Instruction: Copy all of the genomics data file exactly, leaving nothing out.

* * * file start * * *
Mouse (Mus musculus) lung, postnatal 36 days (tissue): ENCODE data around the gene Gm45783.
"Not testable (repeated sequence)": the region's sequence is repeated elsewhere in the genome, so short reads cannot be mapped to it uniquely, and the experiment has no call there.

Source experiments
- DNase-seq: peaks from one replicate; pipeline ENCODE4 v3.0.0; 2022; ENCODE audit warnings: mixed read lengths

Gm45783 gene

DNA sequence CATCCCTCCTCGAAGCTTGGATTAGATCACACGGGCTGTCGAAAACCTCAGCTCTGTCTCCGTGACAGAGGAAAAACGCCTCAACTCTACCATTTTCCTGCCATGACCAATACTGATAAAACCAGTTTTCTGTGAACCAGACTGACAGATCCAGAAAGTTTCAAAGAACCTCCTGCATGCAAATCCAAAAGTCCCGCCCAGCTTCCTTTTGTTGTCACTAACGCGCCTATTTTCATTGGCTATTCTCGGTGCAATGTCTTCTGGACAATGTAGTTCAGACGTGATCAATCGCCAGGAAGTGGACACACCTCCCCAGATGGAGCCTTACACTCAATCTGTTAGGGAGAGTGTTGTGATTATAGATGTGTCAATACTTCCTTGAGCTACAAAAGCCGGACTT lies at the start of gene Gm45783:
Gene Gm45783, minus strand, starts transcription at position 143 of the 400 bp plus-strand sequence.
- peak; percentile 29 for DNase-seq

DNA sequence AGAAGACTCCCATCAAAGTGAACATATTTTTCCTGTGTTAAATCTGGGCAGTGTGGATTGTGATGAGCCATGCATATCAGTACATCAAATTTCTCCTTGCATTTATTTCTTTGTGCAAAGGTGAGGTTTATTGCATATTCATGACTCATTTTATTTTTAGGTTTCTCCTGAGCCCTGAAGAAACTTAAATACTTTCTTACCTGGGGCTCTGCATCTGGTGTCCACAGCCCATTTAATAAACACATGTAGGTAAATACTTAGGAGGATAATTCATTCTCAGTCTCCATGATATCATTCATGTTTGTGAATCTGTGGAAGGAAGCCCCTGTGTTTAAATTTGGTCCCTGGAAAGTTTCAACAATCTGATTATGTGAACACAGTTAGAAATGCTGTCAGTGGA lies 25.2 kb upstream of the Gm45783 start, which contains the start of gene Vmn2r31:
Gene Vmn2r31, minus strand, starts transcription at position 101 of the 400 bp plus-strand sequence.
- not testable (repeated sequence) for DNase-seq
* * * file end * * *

Mouse (Mus musculus) lung, postnatal 36 days (tissue): ENCODE data around the gene Gm45783.
"Not testable (repeated sequence)": the region's sequence is repeated elsewhere in the genome, so short reads cannot be mapped to it uniquely, and the experiment has no call there.

Source experiments
- DNase-seq: peaks from one replicate; pipeline ENCODE4 v3.0.0; 2022; ENCODE audit warnings: mixed read lengths

Gm45783 gene

DNA sequence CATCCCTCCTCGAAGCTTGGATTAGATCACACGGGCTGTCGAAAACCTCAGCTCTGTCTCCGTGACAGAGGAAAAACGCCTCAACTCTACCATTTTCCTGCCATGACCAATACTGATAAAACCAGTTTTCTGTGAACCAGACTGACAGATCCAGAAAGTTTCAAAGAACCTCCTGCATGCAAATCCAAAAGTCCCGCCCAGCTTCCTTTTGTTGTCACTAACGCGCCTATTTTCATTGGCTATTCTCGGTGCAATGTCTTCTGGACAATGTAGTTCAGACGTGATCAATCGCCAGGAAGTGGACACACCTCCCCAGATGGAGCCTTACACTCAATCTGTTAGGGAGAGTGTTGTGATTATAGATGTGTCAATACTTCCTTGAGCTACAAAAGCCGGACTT lies at the start of gene Gm45783:
Gene Gm45783, minus strand, starts transcription at position 143 of the 400 bp plus-strand sequence.
- peak; percentile 29 for DNase-seq

DNA sequence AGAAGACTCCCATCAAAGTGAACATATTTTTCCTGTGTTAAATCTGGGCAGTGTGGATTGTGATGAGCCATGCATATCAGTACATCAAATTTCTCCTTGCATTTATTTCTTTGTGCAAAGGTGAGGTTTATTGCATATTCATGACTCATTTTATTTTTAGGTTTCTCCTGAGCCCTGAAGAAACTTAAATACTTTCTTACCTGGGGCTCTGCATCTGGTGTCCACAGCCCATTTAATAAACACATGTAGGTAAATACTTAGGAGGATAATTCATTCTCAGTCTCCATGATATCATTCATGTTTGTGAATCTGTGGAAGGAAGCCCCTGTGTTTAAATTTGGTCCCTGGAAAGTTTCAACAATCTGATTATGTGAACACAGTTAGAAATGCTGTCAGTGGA lies 25.2 kb upstream of the Gm45783 start, which contains the start of gene Vmn2r31:
Gene Vmn2r31, minus strand, starts transcription at position 101 of the 400 bp plus-strand sequence.
- not testable (repeated sequence) for DNase-seq